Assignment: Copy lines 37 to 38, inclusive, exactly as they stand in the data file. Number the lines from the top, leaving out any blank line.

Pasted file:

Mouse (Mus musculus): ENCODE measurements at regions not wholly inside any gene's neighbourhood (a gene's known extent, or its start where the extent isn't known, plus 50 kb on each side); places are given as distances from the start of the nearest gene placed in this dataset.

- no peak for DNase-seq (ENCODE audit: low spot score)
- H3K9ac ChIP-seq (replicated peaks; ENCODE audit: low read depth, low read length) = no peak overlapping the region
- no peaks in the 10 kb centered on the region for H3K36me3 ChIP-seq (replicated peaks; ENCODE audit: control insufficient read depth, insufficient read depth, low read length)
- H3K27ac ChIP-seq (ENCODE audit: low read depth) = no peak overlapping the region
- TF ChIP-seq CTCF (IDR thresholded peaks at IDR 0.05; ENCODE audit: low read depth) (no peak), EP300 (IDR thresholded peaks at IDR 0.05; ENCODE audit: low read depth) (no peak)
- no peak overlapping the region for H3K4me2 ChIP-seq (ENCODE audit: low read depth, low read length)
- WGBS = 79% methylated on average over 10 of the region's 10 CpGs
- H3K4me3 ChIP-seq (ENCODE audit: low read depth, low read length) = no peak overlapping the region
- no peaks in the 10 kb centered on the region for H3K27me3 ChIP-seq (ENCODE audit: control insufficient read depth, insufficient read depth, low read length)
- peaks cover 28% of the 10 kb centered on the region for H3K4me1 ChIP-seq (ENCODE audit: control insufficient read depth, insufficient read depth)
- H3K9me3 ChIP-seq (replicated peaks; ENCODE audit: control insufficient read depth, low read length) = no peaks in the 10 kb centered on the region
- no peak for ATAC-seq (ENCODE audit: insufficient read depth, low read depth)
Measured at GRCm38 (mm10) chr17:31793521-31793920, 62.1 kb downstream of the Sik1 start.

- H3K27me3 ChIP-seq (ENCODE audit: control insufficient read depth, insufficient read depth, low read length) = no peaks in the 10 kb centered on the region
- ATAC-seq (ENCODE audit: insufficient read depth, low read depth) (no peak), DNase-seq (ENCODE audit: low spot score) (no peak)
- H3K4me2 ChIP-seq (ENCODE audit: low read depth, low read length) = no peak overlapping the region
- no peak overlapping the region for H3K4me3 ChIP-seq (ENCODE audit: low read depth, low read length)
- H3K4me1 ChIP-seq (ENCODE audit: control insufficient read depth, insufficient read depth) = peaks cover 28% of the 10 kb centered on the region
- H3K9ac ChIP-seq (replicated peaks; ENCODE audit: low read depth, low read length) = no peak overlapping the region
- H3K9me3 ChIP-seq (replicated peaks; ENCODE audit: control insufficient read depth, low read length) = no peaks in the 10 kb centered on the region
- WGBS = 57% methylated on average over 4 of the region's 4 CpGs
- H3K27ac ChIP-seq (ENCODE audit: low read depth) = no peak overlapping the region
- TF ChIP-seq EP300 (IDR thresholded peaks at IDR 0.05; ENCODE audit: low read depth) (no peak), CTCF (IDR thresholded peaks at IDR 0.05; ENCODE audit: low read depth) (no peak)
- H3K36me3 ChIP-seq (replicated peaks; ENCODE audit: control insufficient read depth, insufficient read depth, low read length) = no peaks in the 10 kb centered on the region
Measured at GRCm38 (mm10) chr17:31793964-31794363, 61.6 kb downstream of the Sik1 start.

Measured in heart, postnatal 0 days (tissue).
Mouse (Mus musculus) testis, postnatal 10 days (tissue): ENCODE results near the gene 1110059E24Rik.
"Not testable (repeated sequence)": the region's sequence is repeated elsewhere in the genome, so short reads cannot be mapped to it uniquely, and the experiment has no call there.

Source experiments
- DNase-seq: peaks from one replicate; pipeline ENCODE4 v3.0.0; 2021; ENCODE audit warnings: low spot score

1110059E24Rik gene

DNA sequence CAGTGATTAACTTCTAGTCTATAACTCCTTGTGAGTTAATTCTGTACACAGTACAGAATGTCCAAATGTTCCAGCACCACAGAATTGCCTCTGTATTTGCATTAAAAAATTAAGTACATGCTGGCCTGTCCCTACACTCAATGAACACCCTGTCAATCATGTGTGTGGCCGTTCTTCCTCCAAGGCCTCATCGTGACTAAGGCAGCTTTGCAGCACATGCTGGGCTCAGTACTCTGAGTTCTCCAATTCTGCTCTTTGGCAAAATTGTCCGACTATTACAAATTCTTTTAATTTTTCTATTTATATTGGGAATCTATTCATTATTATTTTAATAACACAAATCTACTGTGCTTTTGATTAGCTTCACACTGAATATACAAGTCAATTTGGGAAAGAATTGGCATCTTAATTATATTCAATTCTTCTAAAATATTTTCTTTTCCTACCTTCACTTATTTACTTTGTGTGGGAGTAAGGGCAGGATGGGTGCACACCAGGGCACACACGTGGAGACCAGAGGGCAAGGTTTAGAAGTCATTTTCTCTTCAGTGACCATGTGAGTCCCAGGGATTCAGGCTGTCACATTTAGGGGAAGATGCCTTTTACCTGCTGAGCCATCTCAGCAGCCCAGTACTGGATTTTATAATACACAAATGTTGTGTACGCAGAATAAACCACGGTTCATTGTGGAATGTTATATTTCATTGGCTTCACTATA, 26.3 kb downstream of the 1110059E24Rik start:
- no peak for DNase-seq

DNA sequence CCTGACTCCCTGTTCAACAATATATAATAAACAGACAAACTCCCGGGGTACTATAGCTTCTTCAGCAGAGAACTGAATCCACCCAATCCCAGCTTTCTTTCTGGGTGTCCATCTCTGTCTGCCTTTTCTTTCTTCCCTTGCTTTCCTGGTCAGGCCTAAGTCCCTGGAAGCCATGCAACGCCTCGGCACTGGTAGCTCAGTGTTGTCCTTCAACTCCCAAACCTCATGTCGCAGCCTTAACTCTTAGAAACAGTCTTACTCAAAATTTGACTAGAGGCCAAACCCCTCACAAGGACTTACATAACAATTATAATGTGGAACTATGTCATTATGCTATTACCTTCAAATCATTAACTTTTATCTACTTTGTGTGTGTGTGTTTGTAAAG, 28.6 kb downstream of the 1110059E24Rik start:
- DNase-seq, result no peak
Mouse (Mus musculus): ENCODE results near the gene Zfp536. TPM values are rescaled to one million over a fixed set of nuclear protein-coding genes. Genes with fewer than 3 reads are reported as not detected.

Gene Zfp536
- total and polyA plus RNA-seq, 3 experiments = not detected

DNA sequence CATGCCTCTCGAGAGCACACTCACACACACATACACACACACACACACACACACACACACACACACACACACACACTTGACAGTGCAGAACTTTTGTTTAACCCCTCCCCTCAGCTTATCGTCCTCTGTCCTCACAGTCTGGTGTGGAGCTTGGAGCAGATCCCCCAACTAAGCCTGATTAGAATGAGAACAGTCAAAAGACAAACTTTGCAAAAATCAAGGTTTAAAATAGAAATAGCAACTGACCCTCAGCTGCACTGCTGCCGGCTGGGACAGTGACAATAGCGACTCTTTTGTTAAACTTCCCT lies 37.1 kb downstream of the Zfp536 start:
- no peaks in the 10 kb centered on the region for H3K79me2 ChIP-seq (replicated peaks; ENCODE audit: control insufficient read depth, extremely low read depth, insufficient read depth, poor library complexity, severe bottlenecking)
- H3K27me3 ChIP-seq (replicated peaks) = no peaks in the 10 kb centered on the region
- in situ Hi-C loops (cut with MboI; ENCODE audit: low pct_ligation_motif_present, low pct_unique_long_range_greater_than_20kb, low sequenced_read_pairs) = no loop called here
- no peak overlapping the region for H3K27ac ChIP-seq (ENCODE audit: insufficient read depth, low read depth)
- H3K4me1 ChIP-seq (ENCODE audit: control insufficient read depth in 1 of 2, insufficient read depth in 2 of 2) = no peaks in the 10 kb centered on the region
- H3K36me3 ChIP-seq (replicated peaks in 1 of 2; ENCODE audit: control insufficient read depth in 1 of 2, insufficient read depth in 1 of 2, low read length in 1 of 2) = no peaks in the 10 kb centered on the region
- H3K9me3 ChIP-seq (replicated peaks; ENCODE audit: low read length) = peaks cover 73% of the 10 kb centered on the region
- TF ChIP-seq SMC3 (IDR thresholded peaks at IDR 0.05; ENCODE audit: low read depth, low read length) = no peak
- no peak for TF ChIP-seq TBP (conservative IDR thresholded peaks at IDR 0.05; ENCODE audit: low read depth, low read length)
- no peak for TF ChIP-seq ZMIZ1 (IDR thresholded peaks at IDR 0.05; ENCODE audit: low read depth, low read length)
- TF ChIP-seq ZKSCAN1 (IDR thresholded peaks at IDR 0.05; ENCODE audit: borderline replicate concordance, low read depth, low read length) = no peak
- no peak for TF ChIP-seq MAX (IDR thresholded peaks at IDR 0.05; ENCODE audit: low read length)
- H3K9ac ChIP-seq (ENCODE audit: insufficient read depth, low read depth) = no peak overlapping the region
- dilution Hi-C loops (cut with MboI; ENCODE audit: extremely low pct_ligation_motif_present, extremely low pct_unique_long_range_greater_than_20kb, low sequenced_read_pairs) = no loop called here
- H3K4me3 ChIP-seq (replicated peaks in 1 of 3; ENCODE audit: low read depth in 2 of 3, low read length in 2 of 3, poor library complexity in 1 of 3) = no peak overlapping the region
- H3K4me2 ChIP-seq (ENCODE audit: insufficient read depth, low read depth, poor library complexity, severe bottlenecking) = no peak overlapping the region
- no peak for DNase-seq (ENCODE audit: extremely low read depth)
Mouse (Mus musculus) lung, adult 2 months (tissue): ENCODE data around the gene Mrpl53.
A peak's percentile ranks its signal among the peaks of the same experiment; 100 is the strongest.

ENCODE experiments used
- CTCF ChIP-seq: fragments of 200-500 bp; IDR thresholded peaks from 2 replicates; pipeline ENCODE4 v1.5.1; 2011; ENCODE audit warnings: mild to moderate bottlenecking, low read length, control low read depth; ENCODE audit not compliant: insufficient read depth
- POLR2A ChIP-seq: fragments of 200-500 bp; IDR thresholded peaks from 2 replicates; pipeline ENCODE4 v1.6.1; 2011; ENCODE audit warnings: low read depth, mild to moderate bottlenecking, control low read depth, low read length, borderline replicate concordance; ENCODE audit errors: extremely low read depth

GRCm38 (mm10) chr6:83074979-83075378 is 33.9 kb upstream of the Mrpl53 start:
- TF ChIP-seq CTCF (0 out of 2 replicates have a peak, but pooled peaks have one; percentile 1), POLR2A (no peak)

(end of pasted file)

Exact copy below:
Mouse (Mus musculus): ENCODE results near the gene Zfp536. TPM values are rescaled to one million over a fixed set of nuclear protein-coding genes. Genes with fewer than 3 reads are reported as not detected.

Gene Zfp536